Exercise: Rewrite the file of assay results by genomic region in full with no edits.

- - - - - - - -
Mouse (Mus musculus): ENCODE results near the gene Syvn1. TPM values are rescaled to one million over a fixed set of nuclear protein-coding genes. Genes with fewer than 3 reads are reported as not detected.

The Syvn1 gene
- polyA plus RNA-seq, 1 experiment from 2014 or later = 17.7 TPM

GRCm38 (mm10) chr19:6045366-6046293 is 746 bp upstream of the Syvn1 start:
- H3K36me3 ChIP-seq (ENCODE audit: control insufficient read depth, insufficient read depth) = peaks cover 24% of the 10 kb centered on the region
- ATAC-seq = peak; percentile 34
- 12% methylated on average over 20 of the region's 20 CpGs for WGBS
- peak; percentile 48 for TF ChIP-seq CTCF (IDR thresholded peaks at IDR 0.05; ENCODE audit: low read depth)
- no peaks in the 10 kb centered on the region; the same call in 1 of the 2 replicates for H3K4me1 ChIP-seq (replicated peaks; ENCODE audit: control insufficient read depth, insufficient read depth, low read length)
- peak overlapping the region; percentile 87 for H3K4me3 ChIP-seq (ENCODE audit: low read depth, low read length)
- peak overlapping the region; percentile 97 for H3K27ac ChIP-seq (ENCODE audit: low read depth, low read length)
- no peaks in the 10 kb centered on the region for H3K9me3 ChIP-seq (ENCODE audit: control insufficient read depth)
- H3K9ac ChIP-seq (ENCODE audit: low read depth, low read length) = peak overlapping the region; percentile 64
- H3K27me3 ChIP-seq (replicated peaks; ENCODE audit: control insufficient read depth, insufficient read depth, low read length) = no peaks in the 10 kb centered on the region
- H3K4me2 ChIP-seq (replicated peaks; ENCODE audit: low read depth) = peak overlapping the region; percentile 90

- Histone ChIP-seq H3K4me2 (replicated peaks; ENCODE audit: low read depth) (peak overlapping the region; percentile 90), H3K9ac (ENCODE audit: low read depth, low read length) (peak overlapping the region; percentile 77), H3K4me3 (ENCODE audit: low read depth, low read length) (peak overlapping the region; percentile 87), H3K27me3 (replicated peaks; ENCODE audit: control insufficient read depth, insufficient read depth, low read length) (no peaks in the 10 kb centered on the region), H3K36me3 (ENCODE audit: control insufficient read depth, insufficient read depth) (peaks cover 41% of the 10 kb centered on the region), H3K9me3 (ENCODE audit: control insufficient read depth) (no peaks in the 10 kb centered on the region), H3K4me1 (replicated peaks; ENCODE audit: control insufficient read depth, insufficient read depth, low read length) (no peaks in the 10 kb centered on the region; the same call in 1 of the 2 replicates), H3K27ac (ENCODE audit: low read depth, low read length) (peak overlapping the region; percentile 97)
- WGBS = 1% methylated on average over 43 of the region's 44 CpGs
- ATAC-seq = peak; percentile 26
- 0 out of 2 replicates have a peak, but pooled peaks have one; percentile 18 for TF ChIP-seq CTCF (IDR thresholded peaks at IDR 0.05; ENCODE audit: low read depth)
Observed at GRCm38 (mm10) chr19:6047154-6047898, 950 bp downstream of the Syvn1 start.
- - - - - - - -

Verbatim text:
Mouse (Mus musculus): ENCODE results near the gene Syvn1. TPM values are rescaled to one million over a fixed set of nuclear protein-coding genes. Genes with fewer than 3 reads are reported as not detected.

The Syvn1 gene
- polyA plus RNA-seq, 1 experiment from 2014 or later = 17.7 TPM

GRCm38 (mm10) chr19:6045366-6046293 is 746 bp upstream of the Syvn1 start:
- H3K36me3 ChIP-seq (ENCODE audit: control insufficient read depth, insufficient read depth) = peaks cover 24% of the 10 kb centered on the region
- ATAC-seq = peak; percentile 34
- 12% methylated on average over 20 of the region's 20 CpGs for WGBS
- peak; percentile 48 for TF ChIP-seq CTCF (IDR thresholded peaks at IDR 0.05; ENCODE audit: low read depth)
- no peaks in the 10 kb centered on the region; the same call in 1 of the 2 replicates for H3K4me1 ChIP-seq (replicated peaks; ENCODE audit: control insufficient read depth, insufficient read depth, low read length)
- peak overlapping the region; percentile 87 for H3K4me3 ChIP-seq (ENCODE audit: low read depth, low read length)
- peak overlapping the region; percentile 97 for H3K27ac ChIP-seq (ENCODE audit: low read depth, low read length)
- no peaks in the 10 kb centered on the region for H3K9me3 ChIP-seq (ENCODE audit: control insufficient read depth)
- H3K9ac ChIP-seq (ENCODE audit: low read depth, low read length) = peak overlapping the region; percentile 64
- H3K27me3 ChIP-seq (replicated peaks; ENCODE audit: control insufficient read depth, insufficient read depth, low read length) = no peaks in the 10 kb centered on the region
- H3K4me2 ChIP-seq (replicated peaks; ENCODE audit: low read depth) = peak overlapping the region; percentile 90

- Histone ChIP-seq H3K4me2 (replicated peaks; ENCODE audit: low read depth) (peak overlapping the region; percentile 90), H3K9ac (ENCODE audit: low read depth, low read length) (peak overlapping the region; percentile 77), H3K4me3 (ENCODE audit: low read depth, low read length) (peak overlapping the region; percentile 87), H3K27me3 (replicated peaks; ENCODE audit: control insufficient read depth, insufficient read depth, low read length) (no peaks in the 10 kb centered on the region), H3K36me3 (ENCODE audit: control insufficient read depth, insufficient read depth) (peaks cover 41% of the 10 kb centered on the region), H3K9me3 (ENCODE audit: control insufficient read depth) (no peaks in the 10 kb centered on the region), H3K4me1 (replicated peaks; ENCODE audit: control insufficient read depth, insufficient read depth, low read length) (no peaks in the 10 kb centered on the region; the same call in 1 of the 2 replicates), H3K27ac (ENCODE audit: low read depth, low read length) (peak overlapping the region; percentile 97)
- WGBS = 1% methylated on average over 43 of the region's 44 CpGs
- ATAC-seq = peak; percentile 26
- 0 out of 2 replicates have a peak, but pooled peaks have one; percentile 18 for TF ChIP-seq CTCF (IDR thresholded peaks at IDR 0.05; ENCODE audit: low read depth)
Observed at GRCm38 (mm10) chr19:6047154-6047898, 950 bp downstream of the Syvn1 start.